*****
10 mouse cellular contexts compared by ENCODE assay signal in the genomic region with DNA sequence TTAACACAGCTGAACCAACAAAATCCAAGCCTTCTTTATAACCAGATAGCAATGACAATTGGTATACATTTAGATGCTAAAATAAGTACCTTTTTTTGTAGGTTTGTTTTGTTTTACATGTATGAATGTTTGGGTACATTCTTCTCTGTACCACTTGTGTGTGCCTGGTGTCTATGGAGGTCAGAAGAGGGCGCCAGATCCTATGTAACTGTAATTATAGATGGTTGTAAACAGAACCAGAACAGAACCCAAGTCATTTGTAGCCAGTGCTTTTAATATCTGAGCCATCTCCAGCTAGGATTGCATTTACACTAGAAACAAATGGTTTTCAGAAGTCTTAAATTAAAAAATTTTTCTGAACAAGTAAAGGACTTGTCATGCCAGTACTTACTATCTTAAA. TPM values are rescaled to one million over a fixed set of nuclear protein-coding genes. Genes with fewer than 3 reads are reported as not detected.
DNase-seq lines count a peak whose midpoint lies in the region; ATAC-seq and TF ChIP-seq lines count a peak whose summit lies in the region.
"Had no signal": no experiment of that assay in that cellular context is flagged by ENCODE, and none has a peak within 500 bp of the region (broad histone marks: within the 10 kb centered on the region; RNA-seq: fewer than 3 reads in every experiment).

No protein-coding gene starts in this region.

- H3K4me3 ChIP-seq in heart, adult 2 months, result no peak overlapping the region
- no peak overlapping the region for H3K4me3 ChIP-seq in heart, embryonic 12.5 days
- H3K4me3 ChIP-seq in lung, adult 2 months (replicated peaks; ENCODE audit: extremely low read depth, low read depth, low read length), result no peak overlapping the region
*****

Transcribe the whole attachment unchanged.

10 mouse cellular contexts compared by ENCODE assay signal in the genomic region with DNA sequence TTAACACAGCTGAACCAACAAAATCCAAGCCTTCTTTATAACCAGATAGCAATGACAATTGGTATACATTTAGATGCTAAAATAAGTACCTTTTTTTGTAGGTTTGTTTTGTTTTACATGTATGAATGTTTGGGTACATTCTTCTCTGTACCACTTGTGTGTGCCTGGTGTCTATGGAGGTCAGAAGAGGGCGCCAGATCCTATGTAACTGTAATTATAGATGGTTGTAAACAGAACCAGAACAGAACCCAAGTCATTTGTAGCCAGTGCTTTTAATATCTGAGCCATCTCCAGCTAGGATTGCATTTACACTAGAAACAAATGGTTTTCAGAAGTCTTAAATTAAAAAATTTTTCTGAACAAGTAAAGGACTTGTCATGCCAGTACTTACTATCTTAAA. TPM values are rescaled to one million over a fixed set of nuclear protein-coding genes. Genes with fewer than 3 reads are reported as not detected.
DNase-seq lines count a peak whose midpoint lies in the region; ATAC-seq and TF ChIP-seq lines count a peak whose summit lies in the region.
"Had no signal": no experiment of that assay in that cellular context is flagged by ENCODE, and none has a peak within 500 bp of the region (broad histone marks: within the 10 kb centered on the region; RNA-seq: fewer than 3 reads in every experiment).

No protein-coding gene starts in this region.

- H3K4me3 ChIP-seq in heart, adult 2 months, result no peak overlapping the region
- no peak overlapping the region for H3K4me3 ChIP-seq in heart, embryonic 12.5 days
- H3K4me3 ChIP-seq in lung, adult 2 months (replicated peaks; ENCODE audit: extremely low read depth, low read depth, low read length), result no peak overlapping the region